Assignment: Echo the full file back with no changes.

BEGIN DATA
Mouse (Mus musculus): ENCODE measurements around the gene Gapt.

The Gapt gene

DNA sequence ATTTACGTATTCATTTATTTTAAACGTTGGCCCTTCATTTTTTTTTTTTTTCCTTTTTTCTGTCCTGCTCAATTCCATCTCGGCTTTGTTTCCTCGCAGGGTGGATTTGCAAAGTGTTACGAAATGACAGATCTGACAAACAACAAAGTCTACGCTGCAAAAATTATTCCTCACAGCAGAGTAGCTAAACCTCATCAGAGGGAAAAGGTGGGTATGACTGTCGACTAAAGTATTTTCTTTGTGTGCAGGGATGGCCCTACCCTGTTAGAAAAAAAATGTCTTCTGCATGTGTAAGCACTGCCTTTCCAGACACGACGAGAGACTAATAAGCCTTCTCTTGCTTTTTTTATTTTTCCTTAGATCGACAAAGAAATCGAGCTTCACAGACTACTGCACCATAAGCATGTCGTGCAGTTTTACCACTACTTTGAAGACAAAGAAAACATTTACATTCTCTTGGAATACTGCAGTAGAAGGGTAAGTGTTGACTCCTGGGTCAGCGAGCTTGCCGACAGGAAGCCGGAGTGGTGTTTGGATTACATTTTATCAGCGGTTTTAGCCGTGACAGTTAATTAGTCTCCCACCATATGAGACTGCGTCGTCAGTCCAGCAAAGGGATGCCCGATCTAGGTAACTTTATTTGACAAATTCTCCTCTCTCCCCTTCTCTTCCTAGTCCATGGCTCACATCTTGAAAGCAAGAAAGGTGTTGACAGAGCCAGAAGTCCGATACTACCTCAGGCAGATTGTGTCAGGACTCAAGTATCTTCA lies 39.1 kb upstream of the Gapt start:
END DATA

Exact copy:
Mouse (Mus musculus): ENCODE measurements around the gene Gapt.

The Gapt gene

DNA sequence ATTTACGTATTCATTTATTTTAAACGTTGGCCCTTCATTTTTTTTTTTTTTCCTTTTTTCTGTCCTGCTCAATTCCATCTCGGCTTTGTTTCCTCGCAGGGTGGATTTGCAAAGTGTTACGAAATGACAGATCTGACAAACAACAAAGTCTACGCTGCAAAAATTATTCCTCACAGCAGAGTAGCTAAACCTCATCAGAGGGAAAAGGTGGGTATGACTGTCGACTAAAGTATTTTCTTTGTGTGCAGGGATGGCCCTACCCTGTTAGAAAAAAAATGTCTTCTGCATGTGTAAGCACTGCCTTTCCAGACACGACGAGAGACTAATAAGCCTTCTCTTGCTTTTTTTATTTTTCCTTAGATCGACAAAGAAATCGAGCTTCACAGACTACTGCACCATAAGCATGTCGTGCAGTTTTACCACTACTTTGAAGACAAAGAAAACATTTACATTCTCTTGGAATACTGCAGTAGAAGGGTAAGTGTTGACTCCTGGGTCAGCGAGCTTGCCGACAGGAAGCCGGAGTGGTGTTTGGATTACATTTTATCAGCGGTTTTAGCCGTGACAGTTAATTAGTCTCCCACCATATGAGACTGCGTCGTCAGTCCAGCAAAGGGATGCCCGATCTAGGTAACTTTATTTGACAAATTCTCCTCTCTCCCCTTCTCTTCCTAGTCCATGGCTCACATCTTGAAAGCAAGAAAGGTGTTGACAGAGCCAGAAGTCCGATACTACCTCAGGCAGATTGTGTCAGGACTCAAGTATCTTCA lies 39.1 kb upstream of the Gapt start: